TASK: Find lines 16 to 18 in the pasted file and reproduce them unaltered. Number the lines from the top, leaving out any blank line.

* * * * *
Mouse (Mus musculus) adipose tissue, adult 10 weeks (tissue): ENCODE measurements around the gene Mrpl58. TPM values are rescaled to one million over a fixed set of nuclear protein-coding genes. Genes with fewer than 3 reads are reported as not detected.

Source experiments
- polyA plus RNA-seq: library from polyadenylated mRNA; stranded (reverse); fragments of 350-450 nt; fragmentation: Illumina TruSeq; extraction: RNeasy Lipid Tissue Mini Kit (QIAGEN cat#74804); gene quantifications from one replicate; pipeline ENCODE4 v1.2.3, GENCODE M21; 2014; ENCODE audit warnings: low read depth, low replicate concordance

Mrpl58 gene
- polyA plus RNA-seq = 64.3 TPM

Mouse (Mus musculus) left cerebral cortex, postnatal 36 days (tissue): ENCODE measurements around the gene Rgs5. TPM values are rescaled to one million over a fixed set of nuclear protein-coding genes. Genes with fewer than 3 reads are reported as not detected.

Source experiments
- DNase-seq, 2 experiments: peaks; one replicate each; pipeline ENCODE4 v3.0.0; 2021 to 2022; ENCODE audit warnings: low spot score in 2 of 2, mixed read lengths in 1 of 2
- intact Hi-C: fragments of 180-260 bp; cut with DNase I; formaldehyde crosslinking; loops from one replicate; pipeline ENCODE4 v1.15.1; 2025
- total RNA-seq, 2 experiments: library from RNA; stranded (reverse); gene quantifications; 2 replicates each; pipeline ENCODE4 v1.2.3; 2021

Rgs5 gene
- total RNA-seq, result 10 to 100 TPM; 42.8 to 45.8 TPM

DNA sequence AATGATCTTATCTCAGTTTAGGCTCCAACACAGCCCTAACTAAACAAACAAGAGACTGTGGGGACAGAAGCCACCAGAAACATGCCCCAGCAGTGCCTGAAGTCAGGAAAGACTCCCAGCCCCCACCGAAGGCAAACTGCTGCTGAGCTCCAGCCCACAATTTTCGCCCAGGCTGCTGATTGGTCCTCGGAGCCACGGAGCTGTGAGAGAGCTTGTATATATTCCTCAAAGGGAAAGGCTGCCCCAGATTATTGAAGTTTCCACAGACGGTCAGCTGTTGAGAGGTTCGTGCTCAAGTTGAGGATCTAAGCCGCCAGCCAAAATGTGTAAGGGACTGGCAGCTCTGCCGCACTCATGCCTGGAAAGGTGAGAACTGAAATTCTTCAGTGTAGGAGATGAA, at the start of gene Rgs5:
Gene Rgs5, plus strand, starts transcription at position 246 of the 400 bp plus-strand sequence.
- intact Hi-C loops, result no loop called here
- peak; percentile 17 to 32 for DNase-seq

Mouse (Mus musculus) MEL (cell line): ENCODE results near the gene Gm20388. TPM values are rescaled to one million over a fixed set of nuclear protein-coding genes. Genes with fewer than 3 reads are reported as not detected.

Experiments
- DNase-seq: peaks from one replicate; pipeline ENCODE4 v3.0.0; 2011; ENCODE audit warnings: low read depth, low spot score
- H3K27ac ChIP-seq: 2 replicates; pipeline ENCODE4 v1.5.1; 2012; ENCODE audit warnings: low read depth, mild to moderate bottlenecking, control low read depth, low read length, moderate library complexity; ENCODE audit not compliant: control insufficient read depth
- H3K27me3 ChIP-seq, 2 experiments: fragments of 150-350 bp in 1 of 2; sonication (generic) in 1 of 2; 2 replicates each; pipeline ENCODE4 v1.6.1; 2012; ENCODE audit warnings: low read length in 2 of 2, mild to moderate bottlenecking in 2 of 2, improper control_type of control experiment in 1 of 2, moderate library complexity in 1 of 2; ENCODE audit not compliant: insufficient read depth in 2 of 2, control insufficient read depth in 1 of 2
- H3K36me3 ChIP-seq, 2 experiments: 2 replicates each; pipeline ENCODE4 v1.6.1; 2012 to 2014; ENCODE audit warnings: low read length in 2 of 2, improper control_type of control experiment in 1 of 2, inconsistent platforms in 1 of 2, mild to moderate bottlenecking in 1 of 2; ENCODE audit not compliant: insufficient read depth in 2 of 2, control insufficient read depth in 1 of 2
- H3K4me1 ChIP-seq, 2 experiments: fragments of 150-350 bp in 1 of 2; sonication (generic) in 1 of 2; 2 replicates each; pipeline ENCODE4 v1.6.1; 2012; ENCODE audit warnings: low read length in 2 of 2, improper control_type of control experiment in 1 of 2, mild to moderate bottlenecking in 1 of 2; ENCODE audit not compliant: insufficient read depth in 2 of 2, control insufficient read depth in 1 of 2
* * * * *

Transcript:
- peak; percentile 17 to 32 for DNase-seq

Mouse (Mus musculus) MEL (cell line): ENCODE results near the gene Gm20388. TPM values are rescaled to one million over a fixed set of nuclear protein-coding genes. Genes with fewer than 3 reads are reported as not detected.

Experiments